A form of catfish known more commonly as a Wallago Attu, Jambal, Tapah or a Boal Fish. One particular variant is the Pa Khoun which grows up to 1.75 meters long. The Pa Khao, in contrast, grows up to 2 meters but more commonly is found in lengths from 60 cm to 1 meter.
This is the most widely consumed catfish of the Mekong.
Davidson cites local beliefs in Laos that it is considered by many to be unsuitable for women immediately after giving birth to a child. Gnu mak kheua is one of the dishes this fish is particularly good for. It's abundant after the floods of the rainy season.
You'll find many different legends attributed to it because you can find all sorts of animals inside its stomach, ranging from birds to large frogs.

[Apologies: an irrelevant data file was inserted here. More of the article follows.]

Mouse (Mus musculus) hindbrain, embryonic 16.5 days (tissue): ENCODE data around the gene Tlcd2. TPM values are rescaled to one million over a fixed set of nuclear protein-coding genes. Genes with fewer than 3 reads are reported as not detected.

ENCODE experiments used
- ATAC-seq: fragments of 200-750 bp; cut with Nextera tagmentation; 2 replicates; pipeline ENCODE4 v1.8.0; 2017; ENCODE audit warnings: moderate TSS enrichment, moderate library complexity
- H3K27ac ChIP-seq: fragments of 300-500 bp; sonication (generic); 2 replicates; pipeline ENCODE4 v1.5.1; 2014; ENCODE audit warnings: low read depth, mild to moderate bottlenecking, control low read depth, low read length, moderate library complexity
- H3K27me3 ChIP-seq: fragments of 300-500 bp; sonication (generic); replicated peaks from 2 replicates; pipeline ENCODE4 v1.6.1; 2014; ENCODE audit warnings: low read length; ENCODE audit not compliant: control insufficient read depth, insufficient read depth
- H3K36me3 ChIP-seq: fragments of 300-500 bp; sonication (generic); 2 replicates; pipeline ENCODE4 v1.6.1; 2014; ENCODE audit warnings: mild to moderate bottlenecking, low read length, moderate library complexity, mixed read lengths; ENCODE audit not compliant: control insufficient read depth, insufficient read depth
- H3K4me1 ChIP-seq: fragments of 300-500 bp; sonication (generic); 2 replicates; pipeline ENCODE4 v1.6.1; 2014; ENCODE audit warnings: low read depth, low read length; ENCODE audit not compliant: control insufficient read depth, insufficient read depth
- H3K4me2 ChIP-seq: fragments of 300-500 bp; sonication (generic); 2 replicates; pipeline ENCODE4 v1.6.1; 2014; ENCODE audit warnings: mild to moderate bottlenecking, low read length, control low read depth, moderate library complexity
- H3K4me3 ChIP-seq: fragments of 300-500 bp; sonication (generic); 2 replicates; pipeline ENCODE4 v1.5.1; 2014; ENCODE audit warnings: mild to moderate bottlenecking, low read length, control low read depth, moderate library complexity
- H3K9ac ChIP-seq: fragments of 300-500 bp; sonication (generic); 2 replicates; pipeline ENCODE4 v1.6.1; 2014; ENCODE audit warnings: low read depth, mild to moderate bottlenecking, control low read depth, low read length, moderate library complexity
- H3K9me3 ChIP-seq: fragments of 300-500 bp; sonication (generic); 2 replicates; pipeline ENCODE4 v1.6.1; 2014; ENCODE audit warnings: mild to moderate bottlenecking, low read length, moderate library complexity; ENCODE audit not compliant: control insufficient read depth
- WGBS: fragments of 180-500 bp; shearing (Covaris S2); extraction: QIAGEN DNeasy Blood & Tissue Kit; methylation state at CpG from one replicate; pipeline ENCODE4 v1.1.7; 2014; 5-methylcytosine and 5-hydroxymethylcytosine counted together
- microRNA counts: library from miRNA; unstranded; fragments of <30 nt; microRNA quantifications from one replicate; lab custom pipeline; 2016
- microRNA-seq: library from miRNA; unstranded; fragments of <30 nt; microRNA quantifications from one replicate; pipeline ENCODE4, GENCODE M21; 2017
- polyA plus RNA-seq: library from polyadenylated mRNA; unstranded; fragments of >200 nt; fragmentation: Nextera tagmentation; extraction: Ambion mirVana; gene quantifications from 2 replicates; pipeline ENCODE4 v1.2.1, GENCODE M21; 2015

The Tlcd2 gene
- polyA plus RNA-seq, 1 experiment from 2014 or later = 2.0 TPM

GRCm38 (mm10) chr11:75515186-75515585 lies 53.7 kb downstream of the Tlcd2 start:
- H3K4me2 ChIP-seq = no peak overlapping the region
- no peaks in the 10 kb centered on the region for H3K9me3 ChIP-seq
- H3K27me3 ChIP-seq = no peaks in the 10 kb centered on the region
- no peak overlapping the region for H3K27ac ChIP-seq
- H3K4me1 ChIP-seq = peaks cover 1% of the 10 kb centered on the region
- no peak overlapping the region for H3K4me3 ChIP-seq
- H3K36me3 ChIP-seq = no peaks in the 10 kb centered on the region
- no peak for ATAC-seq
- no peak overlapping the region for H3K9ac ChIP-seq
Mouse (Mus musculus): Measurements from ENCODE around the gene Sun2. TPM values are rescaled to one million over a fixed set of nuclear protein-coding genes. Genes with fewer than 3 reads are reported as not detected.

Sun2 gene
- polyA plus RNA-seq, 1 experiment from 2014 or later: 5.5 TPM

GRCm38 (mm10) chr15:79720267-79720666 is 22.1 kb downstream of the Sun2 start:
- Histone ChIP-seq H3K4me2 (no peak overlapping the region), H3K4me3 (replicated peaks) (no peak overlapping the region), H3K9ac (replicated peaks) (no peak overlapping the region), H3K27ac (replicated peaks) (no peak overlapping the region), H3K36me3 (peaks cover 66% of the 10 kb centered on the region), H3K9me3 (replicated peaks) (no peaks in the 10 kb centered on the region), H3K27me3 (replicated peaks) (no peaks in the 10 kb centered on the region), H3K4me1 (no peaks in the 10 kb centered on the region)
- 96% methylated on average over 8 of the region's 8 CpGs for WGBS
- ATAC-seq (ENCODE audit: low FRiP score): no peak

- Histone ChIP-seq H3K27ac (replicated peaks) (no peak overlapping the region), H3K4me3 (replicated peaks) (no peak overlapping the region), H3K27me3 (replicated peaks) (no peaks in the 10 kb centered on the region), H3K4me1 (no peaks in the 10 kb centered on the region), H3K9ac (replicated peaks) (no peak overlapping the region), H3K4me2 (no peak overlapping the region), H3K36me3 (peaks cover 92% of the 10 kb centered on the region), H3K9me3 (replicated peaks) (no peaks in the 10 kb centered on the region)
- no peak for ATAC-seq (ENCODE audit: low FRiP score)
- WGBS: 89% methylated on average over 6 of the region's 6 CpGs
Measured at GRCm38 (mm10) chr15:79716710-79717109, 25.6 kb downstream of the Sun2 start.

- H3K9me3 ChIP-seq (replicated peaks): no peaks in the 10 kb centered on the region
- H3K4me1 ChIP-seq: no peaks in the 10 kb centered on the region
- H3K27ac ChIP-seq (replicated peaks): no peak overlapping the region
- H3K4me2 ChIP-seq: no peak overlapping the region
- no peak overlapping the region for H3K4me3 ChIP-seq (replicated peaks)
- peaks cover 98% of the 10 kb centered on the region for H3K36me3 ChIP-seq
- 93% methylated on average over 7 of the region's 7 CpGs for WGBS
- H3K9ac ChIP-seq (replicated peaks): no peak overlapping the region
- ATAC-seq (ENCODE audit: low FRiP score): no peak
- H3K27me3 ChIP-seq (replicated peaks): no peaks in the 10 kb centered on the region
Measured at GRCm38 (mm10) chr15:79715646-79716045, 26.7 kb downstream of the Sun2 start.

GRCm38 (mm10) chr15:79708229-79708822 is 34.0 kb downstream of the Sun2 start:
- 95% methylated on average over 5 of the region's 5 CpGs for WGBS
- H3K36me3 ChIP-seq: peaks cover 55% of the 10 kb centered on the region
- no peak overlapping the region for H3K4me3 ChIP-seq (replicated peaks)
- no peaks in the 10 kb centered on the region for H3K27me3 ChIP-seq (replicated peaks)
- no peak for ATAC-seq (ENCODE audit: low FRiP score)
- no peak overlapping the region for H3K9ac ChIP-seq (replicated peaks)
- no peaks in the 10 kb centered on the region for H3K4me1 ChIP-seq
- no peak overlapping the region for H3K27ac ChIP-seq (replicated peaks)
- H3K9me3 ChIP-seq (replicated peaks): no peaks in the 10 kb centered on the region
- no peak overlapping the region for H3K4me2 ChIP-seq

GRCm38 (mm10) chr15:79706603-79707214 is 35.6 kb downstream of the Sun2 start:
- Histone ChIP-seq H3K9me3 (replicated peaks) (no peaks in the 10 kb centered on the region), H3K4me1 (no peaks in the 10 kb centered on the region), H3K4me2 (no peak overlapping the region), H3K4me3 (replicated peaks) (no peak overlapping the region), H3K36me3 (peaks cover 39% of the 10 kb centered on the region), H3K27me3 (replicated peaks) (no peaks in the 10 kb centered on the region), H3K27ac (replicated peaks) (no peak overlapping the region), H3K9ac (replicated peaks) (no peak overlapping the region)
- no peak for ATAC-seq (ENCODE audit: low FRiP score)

Tall tales suggest it has eaten ducks, dogs and small children, especially near certain regions of Thailand. This has led some to think of it as a freshwater shark, but that's not an accurate description. Some believe this fish became so aggressive because of cultures laying their dead to rest in the water, and the fish began to see this as a regular source of food.
In Malaysia, one legend tells of a fisher who caught a Pa Khao and found gold in its stomach. He took the gold, sewed the fish back up and returned it to the water, but from that day forward his descendants were forbidden from eating the fish. If they even touch the fish, they will experience severe itching that won't be cured until they go to get medicine from Perak that is supposedly made from the remaining gold from the fish.
What are some of your memories and stories about the Pa Khao?